The Canadian Connection to the Kulluk

The Americans are curently dealing with their own Towing Incident. Shell Oils drill rig is aground on  Kodiak Island Alaska, while being towed to Seatle. The tug lost power, and the tow line was severed in high winds and seas (Sound Familier?) See GCaptain for more

The drilling rig KULLUK was built in 1983 by the Mitsui Engineering and Shipbuilding Company Ltd in Tamano, Japan.  KULLUK, whose name means “Thunder” in the Inuvialuit language, was first operated by Gulf Canada Resources, Inc. in the Canadian arctic. Kulluk could drill safely in first-year ice up to 1.2 m (3.9 ft) thick. Dome eventually acquired the vessel, which then passed progressively through acquisitions to Amoco and then BP. BP intended to sell this tool for scrap around 2000. Royal Dutch Shell subsequently purchased the vessel.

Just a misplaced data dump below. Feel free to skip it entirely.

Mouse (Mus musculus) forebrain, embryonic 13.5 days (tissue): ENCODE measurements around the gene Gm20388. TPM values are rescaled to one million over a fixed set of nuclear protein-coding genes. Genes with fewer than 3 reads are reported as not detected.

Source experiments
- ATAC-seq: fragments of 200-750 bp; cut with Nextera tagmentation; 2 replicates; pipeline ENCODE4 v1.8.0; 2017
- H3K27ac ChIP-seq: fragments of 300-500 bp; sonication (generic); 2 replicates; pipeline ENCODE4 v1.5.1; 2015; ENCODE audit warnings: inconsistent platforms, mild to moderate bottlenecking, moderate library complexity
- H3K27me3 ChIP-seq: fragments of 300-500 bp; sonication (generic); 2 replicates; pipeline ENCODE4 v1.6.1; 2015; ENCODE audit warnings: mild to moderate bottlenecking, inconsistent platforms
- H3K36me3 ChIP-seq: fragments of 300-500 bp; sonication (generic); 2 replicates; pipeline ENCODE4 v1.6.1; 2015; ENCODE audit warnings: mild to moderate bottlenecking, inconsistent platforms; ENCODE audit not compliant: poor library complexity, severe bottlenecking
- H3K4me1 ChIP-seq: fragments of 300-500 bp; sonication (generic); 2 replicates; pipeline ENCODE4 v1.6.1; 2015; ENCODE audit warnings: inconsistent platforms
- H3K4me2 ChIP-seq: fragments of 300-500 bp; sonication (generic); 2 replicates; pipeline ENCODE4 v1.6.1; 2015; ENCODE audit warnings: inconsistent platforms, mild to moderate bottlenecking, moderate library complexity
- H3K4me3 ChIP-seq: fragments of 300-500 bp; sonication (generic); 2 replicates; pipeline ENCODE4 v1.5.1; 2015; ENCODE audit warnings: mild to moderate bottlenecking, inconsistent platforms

She was supported by several specially built off shore support vessels with ice class hulls. Though relatively early designs, many are still in service around the world. Arctic Kalvik was sold to the Murmansk Shipping Co. in 2003 and became Vladimir Ignatyuk (Above). She is the sister ship to CCGS Terry Fox, Which operated as Terry Fox for Beaudrill.

 There was a third vessel, the ex Canmar Kigoriak. Built in 1979, For Dome Petroleum, who were also interested in the Beaufort Sea. She is very similar to Terry Fox and Vladimir Ignatyuk, but was built first, and has an additional level below her bridge.  Canmar Kigoriak now operates as just Kigoriak for Russian owners.
Other Vessels used in  Arctic Oil exploration are still in service today. Canmar Supplier II is now Atlantic Towings Atlantic Tern (below).  Canmar Supplier IV now works for Northern Transportation as the Jim Kilabuk

You can read about the Kulluk in Canadian service here 

UPDATE: Edited April 27/2015 to Correct facts. the Kulluk was scraped in China following the Incident above.

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